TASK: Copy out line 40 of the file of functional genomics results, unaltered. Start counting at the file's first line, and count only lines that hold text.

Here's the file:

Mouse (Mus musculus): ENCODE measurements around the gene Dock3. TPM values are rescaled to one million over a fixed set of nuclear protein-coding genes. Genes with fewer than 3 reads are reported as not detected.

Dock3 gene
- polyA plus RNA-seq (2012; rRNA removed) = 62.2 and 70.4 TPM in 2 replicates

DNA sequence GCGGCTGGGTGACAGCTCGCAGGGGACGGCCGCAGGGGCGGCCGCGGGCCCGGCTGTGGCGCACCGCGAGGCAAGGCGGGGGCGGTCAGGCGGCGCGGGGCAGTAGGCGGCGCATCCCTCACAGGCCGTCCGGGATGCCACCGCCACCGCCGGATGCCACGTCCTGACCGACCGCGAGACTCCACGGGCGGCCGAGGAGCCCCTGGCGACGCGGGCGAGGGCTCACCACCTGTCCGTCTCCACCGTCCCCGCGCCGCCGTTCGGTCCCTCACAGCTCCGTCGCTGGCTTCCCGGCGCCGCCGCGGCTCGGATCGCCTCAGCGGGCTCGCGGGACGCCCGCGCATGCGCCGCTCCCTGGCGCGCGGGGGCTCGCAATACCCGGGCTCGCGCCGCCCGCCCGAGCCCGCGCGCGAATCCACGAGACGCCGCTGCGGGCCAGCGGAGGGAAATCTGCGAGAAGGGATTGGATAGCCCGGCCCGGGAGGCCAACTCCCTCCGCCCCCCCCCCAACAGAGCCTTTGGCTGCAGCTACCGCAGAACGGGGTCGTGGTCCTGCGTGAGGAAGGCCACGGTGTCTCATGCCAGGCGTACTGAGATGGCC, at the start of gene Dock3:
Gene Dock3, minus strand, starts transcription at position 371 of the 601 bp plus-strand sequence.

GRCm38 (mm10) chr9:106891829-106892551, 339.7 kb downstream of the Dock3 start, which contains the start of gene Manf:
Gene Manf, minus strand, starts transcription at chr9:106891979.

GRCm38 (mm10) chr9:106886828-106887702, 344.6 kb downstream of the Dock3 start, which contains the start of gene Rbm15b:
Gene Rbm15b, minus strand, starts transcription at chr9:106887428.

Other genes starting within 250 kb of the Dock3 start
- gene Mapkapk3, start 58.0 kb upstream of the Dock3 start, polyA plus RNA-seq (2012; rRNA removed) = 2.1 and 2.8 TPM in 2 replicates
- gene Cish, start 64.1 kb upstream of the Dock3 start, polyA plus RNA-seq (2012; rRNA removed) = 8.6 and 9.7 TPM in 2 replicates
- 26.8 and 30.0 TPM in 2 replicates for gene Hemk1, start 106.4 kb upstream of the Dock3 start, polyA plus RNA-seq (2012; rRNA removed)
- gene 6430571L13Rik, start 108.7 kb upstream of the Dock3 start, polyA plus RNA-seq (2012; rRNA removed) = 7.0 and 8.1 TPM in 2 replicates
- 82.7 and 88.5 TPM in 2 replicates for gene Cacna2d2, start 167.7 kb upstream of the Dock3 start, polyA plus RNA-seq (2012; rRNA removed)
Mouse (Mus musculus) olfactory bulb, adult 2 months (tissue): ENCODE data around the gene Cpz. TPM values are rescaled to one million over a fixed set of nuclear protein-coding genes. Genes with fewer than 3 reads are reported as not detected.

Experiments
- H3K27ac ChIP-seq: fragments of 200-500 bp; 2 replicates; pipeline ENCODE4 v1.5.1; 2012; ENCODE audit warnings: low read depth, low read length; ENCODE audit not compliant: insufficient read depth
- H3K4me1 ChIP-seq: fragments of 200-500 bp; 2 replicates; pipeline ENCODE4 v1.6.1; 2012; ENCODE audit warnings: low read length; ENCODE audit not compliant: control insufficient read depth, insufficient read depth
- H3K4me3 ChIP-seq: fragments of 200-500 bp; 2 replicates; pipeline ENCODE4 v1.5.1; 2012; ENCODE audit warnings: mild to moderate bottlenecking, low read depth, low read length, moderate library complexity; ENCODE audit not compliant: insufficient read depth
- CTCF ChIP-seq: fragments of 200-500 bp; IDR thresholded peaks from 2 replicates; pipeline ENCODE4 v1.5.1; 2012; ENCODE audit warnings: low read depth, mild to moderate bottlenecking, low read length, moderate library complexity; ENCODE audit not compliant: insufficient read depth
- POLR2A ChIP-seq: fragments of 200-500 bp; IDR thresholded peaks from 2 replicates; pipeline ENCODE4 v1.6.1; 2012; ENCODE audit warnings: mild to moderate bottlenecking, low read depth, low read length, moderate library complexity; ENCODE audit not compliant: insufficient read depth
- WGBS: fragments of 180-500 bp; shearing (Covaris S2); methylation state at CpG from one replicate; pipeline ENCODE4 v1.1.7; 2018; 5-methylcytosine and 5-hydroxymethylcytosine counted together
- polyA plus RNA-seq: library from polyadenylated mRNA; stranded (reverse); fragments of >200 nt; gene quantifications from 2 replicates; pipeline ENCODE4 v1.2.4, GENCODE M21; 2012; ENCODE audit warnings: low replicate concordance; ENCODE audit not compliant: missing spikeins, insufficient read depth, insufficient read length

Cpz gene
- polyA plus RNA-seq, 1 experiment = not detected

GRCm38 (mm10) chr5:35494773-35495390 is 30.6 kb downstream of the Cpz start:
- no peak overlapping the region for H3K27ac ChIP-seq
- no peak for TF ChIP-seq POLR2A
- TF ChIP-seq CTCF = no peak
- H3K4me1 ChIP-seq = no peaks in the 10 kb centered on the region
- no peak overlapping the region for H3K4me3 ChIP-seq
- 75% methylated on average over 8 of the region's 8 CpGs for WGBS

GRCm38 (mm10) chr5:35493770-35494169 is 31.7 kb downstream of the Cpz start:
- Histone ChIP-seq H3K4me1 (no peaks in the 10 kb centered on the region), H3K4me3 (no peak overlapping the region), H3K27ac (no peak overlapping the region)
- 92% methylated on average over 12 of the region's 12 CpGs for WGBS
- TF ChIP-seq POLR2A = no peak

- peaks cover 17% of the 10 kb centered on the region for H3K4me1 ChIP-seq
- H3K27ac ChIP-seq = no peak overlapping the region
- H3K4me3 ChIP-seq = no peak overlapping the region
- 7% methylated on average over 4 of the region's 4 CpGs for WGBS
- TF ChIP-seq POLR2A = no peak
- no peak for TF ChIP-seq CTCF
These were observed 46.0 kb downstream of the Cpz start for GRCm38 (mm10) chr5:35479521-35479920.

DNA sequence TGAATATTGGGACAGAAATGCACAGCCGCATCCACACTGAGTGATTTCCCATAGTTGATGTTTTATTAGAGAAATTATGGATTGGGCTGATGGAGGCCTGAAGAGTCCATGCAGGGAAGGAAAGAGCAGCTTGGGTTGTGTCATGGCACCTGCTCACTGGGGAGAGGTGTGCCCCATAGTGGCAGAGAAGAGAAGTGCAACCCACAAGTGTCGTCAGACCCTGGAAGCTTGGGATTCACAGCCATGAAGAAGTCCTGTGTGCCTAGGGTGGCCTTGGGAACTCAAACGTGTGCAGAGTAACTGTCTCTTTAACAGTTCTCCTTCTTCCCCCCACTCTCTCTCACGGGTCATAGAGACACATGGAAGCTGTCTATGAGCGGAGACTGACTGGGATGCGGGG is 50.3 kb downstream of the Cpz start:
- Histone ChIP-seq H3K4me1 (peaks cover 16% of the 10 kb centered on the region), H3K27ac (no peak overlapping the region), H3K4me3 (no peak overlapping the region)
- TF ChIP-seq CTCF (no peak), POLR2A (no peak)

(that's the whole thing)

- H3K4me3 ChIP-seq = no peak overlapping the region